Friday, November 5


One of the most popular graphics on the Internet this week is this somewhat humorous redefinition of North America. Apparently, some people are a little upset that a segment of evangelical Christianity exercised their right to organize and vote.

Yesterday, when I was riding the shuttle from the Oakland airport to the parking lot there was a middle-age chatty woman on the bus talking to me about her adventures as a Democratic poll worker in Florida. It was mostly a monologue. (She assumed that because I was obviously heading to my car that I was a Californian and was thus one of "them" -- that is a Democrat. I am a Californian.) She was ranting about how awful it was that the religious people had organized to foist their morality on the rest of the nation. But then without even thinking about it she explained in detail about how she was invited to speak at a certain African-American church in Florida -- "right after the sermon." She was doing the very thing that she thought was so awful when conservatives did it.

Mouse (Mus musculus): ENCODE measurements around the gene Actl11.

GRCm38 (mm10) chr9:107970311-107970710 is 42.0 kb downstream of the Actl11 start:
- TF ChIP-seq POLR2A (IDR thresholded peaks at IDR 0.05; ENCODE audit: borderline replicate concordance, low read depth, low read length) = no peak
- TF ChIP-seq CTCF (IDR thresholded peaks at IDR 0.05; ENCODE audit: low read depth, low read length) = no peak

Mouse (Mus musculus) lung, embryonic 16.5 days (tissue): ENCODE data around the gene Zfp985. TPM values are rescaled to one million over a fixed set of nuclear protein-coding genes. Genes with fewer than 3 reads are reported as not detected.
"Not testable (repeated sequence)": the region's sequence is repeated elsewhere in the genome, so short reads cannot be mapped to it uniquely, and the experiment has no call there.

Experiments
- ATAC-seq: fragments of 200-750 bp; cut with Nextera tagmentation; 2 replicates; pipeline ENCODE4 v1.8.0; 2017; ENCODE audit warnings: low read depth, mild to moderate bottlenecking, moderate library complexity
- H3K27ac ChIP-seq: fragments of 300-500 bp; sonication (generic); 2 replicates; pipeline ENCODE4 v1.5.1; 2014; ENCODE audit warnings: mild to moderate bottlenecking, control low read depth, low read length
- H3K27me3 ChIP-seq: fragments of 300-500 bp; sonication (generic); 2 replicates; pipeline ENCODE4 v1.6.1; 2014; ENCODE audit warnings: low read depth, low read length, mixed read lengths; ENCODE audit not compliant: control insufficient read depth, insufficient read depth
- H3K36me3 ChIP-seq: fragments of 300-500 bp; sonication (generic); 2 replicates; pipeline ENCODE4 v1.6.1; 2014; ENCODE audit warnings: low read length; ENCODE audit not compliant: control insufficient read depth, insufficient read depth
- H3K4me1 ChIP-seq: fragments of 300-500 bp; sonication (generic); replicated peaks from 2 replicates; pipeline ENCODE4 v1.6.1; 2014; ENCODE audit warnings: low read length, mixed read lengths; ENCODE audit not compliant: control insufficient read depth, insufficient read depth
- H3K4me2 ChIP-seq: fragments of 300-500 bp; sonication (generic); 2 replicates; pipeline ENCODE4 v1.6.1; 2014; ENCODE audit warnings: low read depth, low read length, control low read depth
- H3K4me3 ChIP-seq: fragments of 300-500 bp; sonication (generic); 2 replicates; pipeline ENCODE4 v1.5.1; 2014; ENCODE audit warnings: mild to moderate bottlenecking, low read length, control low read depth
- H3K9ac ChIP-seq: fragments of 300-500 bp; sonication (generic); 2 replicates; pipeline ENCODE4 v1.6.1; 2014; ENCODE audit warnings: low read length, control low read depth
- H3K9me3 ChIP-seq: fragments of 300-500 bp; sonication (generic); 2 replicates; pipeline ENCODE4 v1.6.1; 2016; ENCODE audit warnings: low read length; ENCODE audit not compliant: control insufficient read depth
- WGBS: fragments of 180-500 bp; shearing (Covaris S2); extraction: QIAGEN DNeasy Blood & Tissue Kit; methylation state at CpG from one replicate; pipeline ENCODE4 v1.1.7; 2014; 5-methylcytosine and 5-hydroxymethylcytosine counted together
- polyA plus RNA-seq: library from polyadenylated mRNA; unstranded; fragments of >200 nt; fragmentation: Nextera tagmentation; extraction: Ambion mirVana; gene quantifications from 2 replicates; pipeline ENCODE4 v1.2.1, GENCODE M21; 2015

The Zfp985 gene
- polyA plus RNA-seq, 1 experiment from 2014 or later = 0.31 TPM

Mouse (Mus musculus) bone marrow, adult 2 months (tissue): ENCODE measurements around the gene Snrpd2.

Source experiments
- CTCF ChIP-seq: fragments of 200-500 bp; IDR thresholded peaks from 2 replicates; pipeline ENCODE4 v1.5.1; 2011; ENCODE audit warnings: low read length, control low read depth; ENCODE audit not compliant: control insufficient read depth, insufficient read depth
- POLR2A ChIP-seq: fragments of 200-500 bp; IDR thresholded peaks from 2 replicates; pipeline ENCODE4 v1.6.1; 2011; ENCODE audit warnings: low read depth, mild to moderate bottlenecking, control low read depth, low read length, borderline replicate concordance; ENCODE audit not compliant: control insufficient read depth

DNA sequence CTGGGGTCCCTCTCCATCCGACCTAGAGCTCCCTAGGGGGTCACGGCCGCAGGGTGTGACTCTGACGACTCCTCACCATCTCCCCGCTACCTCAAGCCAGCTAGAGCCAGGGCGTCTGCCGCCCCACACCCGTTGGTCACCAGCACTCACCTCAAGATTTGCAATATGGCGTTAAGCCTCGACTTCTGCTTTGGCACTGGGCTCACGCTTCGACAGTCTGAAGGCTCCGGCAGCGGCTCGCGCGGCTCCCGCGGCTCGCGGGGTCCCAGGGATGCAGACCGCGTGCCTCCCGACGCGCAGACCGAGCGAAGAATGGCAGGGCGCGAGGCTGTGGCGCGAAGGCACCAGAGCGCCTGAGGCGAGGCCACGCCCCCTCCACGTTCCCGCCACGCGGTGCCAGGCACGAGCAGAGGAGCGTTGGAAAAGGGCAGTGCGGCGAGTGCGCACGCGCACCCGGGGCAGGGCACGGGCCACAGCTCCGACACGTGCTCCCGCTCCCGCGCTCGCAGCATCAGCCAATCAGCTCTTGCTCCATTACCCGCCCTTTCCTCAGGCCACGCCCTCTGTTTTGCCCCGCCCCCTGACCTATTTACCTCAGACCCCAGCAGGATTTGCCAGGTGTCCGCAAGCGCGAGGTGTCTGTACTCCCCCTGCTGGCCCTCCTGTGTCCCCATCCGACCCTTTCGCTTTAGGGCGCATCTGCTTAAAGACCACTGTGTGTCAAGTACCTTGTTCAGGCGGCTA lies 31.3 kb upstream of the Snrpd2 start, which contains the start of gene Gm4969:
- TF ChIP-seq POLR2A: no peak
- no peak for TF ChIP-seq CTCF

Now, you know that I'm not particularly fond of President Bush (as a leader -- I know little of him as a person) and I've never voted for him. But he was elected fair and square -- even receiving the majority of votes. So quit whining. He is the president chosen by the people.

The map is an interesting depiction of where secularism has made the most inroads. Interestingly, those also seem to be the areas where voters are more staunchly liberal. The Canadian connection is genius. BTW, American visits to the Canadian Immigration site shot up sixfold in the days immediately after the election results were announced.
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